Over the past couple of weeks, we have taken a look at one of Taurus’ newest firearm introductions for 2021 in the Taurus Raging Hunter chambered for .460 S&W Magnum. Their entire series of Raging Hunter revolvers in their various barrel lengths, cartridges, and finishes have been tremendously popular since their inception, but the .460 S&W Magnum especially caught my eye. Maybe it is a guy thing or I have masochistic tendencies when it comes to recoil, but the Taurus Raging Hunter 460 sounded incredibly fun! One thing you criticized myself for was not getting any chronograph readings on the Taurus Raging Hunter 460 while reviewing it.
- Wheelgun Wednesday: TFB Review – Taurus Raging Hunter 460
- Wheelgun Wednesday: First Look at the Taurus Raging Hunter 460
- Taurus Introduce New Raging Hunter in .460 S&W
- Wheelgun Wednesday: (Potentially) NEW Revolvers to Debut in 2021
- Wheelgun Wednesday: Taurus Raging Hunter 44 Magnum Review
- Taurus Adds .454 Casull to Raging Hunter Line
- Taurus Adds .357 Magnum to Raging Hunter Line
As to not disappoint, we listened to your feedback and have circled around to take another look at the Taurus Raging Hunter 460 and see what kind of velocities it puts out with factory ammunition through a chronograph. Will it be faster than advertised? Will it be slower? What other anomalies might we encounter?
Taurus raging hunter 460 – chronograph setup
When it comes to setting up your chronograph to do velocity testing there are a few things I have learned through “trial and error” over the years (primarily error). If you would read the owner’s manual of the chronograph you purchase that would likely alleviate a lot of your headaches, but I chose the more difficult path of diving right in.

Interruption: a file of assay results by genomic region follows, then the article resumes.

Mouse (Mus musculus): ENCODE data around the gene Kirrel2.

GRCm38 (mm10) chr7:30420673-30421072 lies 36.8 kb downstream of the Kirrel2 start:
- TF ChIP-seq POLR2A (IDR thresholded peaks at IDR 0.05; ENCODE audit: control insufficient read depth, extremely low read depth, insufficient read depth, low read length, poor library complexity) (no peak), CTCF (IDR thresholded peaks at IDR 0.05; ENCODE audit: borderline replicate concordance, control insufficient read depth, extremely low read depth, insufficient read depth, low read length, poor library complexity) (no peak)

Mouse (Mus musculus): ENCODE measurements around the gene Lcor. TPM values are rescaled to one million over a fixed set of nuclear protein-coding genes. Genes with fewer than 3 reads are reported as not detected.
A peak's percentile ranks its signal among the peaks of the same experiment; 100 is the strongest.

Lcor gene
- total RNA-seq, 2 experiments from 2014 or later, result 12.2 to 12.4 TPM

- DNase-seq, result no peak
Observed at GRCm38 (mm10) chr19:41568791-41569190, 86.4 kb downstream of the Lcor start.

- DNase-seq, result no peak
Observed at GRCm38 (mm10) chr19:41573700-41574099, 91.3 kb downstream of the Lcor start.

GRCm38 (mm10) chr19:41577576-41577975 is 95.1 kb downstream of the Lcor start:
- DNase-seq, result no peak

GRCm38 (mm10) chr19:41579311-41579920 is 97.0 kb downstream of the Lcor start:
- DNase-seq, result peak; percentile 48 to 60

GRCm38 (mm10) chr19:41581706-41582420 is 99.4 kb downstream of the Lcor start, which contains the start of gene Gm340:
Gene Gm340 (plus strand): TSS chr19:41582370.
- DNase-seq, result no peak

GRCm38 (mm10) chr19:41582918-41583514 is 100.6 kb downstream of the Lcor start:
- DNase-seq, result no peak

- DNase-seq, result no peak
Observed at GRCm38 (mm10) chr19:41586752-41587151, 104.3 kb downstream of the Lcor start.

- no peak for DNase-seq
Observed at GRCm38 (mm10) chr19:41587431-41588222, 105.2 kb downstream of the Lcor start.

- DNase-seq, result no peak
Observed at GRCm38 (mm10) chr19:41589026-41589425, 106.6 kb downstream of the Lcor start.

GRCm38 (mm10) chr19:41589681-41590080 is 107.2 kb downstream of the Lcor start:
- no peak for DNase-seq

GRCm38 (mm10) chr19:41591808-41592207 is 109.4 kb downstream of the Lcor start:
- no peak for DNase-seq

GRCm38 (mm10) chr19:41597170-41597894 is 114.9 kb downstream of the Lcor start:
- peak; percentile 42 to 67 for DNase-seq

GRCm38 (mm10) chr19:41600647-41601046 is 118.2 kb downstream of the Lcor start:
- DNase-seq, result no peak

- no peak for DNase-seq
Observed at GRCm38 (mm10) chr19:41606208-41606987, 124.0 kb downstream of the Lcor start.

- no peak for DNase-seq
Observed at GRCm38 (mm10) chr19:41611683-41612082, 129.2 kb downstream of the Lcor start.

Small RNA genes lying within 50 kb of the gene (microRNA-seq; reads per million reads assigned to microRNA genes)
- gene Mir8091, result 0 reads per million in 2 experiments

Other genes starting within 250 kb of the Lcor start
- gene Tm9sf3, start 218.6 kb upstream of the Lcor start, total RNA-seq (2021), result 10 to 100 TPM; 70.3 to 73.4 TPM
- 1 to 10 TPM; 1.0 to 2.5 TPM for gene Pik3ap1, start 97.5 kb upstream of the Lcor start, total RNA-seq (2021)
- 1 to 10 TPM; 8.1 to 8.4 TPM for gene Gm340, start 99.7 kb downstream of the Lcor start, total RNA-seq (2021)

Firstly, make sure your chronograph is properly assembled. Some require metal rods and diffusers (a white plastic bar above the apparatus to register readings) and sometimes diffusers are not necessary depending on the ambient lighting you are working with. Also, make sure your chronograph is properly distanced from the muzzle of your firearm. Most chronographs need to be 5 – 10 feet away from the muzzle, but this varies from one chrono to another.
Finally – and I cannot stress this enough – ensure the bore of your firearm that is being tested is aimed through your chronograph. You don’t want to become the butt of everyone’s jokes at the gun range because you shot your chronograph. That is something you surely will never live down.
The brand of chronograph that I used is a Shooting Chrony and it is their Beta model. It has a decent sized display to read velocities from and can record 10 shots before you need to clear out that data to begin another string of data. I’ve successfully used it in the past to develop sub-sonic reloads for .223 Rem and Hodgdon’s TiteGroup from scratch so I was authentically excited to see what type of speeds the Taurus Raging Hunter was pushing the .460 S&W Magnum.
Taurus raging hunter – trouble at the firing line
Part of the allure to the Taurus Raging Hunter 460 is that it can fire .45 Long Colt, .454 Casull, and .460 S&W Magnum if you want, but because ammunition is more difficult to find than gold in Alaska, all I had was some .460 S&W Magnum ammo to test. I was specifically shooting some Winchester Partition Gold 260 Grain (this ammunition is discontinued by Winchester). Its advertised muzzle velocity is 2,000 FPS. Once I began shooting I could not get a single round to register. I genuinely felt like I was “taking crazy pills” like Will Ferrell.
- 1st Shot | Error Code | Turn Chronograph On and Off again
- 2nd Shot | Error Code | Ensure Diffusers are Soundly attached
- 3rd Shot | Error Code | Turn Chronograph On and Off again
- 4th Shot | Error Code | Move Chrono from ~8 feet to ~12 feet away
- 5th Shot | Error Code | Empty Cylinder and Begin to Question Sanity